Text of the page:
Race for RSC chairmanship heats up

The race to become the next chairman of the conservative Republican Study Committee (RSC) in the House is heating up.

Rep. Tom GravesTom GravesDems seek more money for IRS A guide to the committees: House Republicans who oppose, support Trump refugee order MORE (R-Ga.) has circulated a PowerPoint presentation and video production laying out his argument to succeed outgoing RSC Chairman Rep. Jim Jordan (R-Ohio) next year.

In the presentation he sent to colleagues late Wednesday — titled “RSC 2.0: Cast a Vision. Build Consensus. Achieve Results” — Graves ticks off action items that include “holding RSC markups of major policy initiatives” and “listening sessions on major legislation to allow all members to influence the solutions RSC ultimately puts forward.”

The video that accompanies the slideshow features Graves discussing his reasons for seeking the role as the head of the “conservative heart and soul” of Republicans in the House.

Images of Ronald Reagan and Abraham Lincoln flash on the screen as Graves intones, “we will not sway, if we remain anchored and unified around our core principles.”

“Strong political winds are always blowing from the left,” Graves says as headshots of Senate Majority Leader Harry ReidHarry ReidWhat if there’s no 'Nuclear Option' in the Senate? Republican failure Senate about to enter 'nuclear option' death spiral MORE (D-Nev.), House Democratic Leader Nancy Pelosi (D-Calif.) and House Democratic Whip Steny Hoyer (D-Md.) pop up on the video screen. 

Graves then lists off the RSC’s “core principles: adherence to the Constitution, lessening the tax burden, reducing the size of government, promoting personal responsibility and providing liberty and justice for all.”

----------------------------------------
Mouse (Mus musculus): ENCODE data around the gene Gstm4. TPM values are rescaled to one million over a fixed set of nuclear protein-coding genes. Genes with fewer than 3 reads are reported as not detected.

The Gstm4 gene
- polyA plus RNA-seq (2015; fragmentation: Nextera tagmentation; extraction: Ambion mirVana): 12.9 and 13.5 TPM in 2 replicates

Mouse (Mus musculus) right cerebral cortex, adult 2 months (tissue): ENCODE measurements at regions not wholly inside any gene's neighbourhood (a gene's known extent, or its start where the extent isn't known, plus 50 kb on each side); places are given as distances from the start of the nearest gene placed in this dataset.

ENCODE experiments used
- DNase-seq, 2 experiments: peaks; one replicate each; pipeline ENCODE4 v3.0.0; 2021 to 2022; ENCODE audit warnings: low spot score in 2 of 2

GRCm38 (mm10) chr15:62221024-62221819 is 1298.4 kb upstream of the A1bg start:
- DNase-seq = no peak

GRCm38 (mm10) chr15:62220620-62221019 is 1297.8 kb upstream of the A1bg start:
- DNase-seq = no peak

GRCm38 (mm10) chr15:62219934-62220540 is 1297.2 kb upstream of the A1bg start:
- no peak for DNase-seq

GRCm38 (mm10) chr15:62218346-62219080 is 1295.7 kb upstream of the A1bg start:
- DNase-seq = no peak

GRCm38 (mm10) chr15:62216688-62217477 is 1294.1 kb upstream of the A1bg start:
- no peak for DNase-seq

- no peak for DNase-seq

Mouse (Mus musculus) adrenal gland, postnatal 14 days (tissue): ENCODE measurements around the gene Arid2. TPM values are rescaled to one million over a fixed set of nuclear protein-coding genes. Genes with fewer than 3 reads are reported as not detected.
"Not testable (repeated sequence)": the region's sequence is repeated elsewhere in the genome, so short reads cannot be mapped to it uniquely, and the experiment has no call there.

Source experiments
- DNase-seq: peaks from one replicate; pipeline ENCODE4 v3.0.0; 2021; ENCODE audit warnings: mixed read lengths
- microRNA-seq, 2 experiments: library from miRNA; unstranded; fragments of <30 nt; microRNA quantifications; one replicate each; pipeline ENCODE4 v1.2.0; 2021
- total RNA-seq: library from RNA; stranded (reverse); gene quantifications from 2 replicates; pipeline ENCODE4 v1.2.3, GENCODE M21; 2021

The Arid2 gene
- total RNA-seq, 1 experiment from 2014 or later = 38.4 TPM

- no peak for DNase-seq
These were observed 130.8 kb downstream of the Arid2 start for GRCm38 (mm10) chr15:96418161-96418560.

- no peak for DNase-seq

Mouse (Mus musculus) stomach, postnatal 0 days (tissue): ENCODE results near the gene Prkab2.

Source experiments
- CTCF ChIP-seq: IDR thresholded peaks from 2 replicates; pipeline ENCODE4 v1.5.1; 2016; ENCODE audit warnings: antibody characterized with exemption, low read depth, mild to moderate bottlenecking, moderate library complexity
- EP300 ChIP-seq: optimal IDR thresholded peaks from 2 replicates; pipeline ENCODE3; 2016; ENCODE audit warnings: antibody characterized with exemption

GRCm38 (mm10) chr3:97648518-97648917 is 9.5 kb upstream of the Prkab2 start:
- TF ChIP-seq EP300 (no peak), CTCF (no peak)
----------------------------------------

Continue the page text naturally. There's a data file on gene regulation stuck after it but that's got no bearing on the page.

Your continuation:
The sophomore lawmaker earned full backing of the conservative coalition’s “Founding Members,” earlier this fall — much to the dismay of his rival for the job, Rep. Steve Scalise (R-La.). 

The RSC, which is expected to have as many as 165 members next Congress, is the largest bloc of conservative votes in the GOP conference. 

Graves was ranked as one of the top 12 thorns in House Speaker John BoehnerJohn BoehnerPaul Ryan sells out conservatives with healthcare surrender Matt Schlapp: 5 lessons Trump, Ryan must learn from healthcare debate Nunes rebuffs calls for recusal MORE’s (R-Ohio) side during the 112th Congress for casting votes against his party on items such as the original GOP Budget Control Act (BCA) — which barely passed the House, with 218 GOP votes — and end-of-year appropriations bills.  

Scalise, though conservative, has a less defiant voting record, supporting BoehnerJohn BoehnerPaul Ryan sells out conservatives with healthcare surrender Matt Schlapp: 5 lessons Trump, Ryan must learn from healthcare debate Nunes rebuffs calls for recusal MORE on the BCA and other funding bills, such as the so-called minibus last fall, which 101 House Republicans voted against. 

Scalise was head of the National Republican Congressional Committee’s recruitment effort this election cycle and says he has a “strong base of support” in his bid to head the RSC. 

Despite the unanimous support of RSC Founders for Graves, Scalise believes the wind is at his back in the race. He has made an effort to talk to every member of the committee ahead of next Thursday’s election for chairman. 

Touting his record of “results, passing legislation” such as the measure to eliminate executive branch “czars,” Scalise told The Hill that “at the end of the day most of the members of RSC want to see more conservative policy passing out of the House — and we have the ability to do that."

Historically, the contender with the backing of the RSC Founding Members — currently made up of GOP Reps. Jordan, Sam JohnsonSam JohnsonJob creators need relief: Reform small-business healthcare End the ban on physician-owned hospitals The Hill's Whip List: 36 GOP no votes on ObamaCare repeal plan MORE (Texas), Dan Burton (Ind.), Sue Myrick (N.C.), Mike Pence (Ind.), Jeb Hensarling (Texas), Tom Price (Ga.) — wins the race for chairman.

However, Hensarling, a former RSC chairman, bucked the trend when he triumphed over Rep. Todd Tiahrt (R-Kan.), who had the Founders backing. 

Burton, Myrick and Pence are leaving the House at the end of the 112th Congress; Burton and Myrick are retiring, and Pence was elected as the next governor of Indiana.

The RSC will vote via secret ballot for their leadership on Nov. 15th. Until then, the contenders will be reaching out for support.